Julia Bauer is at a picnic table somewhere in the Cascade Mountains, a few hours east of Seattle.
She’s talking on a phone, describing to a stranger the peach and pear trees and the vineyards. There’s a valley with a dozen or so small towns, mostly filled with those who make their living off agriculture.
There’s a river that would be perfect for fly fishing.
It’s a gorgeous area, she says.
I’m sure you would like it, she says to the stranger, as if he were a longtime friend.
She says: It would be the perfect place to come visit – under different circumstances.
Right now, that area of Washington is besieged by the largest wildfire in the state’s history.
With a little help from lightning, what started out as four smaller fires this month spread and merged into a 28-square-mile fire.
Then it expanded into a nearly 336-square-mile fire.
Which is what brought Bauer there.
Along with a lot of people like her.
An American Red Cross volunteer, the Fort Wayne resident was deployed to Washington this week to serve as a disaster mental health counselor for families dealing with the stress of the devastation left in the wake of the fire.
There’s been one death during these wildfires, the result of a heart attack that befell a man fighting to save his home.
There have been plenty of homes lost and people displaced by the devastation.
Bauer has seen plenty of devastation in her work with the Red Cross that began around the time of Hurricane Katrina.
She went to New Orleans to help those in that disaster.
She’s been to places including Oklahoma City and Little Rock, Arkansas, helping people through the destruction left by tornadoes.
This is the 24th time she’s been sent to a disaster, according to the local Red Cross.
Dedicated staff and volunteers like Julia are meeting one-on-one with affected individuals providing mental health services and determining what other needs they have, said Katherine MacAulay, executive director of the American Red Cross of Northeast Indiana.
In the wake of the wildfires, people are thankful to be alive, Bauer says.
That’s how it always starts, though.
Then reality steps in, she says.
They’re living in shelters, in contact with insurance agents – if they have insurance – while living in tight quarters with many other people. They may get tired. They may get agitated.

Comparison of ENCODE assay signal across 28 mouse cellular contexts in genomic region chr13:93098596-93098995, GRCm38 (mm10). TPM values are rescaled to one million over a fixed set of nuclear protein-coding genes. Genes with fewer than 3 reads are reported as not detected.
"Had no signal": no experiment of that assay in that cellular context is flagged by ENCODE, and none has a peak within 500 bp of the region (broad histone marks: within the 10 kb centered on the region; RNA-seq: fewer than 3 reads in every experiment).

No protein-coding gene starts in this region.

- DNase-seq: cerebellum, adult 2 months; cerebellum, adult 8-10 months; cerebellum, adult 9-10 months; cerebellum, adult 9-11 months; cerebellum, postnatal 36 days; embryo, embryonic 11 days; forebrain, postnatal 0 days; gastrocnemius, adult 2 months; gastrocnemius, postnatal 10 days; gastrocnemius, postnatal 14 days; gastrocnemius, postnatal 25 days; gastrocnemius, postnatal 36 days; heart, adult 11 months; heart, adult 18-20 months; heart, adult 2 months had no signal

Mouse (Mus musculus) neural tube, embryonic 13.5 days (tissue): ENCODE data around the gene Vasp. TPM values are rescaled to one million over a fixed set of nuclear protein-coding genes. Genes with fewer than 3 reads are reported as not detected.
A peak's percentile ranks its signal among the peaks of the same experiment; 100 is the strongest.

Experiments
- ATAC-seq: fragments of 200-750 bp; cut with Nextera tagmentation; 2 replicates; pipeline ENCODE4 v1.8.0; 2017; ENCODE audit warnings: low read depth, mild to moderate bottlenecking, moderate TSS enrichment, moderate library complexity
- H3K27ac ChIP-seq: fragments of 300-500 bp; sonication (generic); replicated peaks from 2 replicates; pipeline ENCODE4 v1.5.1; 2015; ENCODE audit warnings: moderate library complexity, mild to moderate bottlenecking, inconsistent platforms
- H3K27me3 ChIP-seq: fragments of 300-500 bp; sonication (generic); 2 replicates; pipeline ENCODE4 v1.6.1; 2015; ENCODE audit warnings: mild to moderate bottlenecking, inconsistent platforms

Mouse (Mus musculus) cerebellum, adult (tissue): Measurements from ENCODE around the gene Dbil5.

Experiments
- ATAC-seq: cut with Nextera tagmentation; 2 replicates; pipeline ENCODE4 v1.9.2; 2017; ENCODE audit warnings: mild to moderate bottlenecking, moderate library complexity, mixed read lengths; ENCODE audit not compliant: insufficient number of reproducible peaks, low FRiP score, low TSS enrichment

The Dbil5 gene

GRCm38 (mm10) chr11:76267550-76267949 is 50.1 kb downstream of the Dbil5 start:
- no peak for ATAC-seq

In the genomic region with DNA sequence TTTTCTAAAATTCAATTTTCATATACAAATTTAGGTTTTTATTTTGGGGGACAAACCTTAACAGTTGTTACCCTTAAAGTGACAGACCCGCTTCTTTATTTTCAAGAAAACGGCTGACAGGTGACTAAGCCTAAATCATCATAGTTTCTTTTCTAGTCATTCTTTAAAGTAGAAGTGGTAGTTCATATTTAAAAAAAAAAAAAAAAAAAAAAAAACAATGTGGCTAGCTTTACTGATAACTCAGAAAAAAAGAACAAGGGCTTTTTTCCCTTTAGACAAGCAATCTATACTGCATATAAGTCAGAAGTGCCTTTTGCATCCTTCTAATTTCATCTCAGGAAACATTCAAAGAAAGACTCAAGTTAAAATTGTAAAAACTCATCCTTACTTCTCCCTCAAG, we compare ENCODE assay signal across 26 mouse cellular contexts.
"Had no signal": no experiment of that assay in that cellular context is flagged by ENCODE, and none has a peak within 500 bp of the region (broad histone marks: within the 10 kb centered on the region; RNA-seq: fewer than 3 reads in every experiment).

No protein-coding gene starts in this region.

Bauer is there to help.
You want to assure them this is perfectly normal, she says of their feelings.
The idea is to get them back to their normal life as quickly as possible, providing them with clothes or shelter, food or toiletries or even mental health counseling in the process.
Bauer, a licensed counselor who worked for the University of Saint Francis for a time, thrives on helping this way.
It’s easy to see how comforting she can be when she’s talking to a stranger from thousands of miles away, describing the scenery.
Wish you were here, she says, without hesitation.
It’s not the only thing she’s done for the Red Cross. In fact, she and her husband have been on the organization’s emergency response vehicles several times, meting out food to those who have needed it in Oklahoma, Arkansas and Alabama.
It’s what we should be doing, she says. It’s no big deal. It’s the right thing to do.
She’s on a picnic table on the doorstep of a blazing fire, and in three hours she’s scheduled to meet with displaced farmers who have been pushed to their limits, going to work and then, instead of going home, going to a cot in a shelter.
People have not died here like in other places she’s been, which is a ray of hope.
So is the fruit stand she and her partner have spotted nearby.
Inside, there’s a generator going – something still running among all that’s been brought down or torched.
They supposedly have great peach shakes, she says.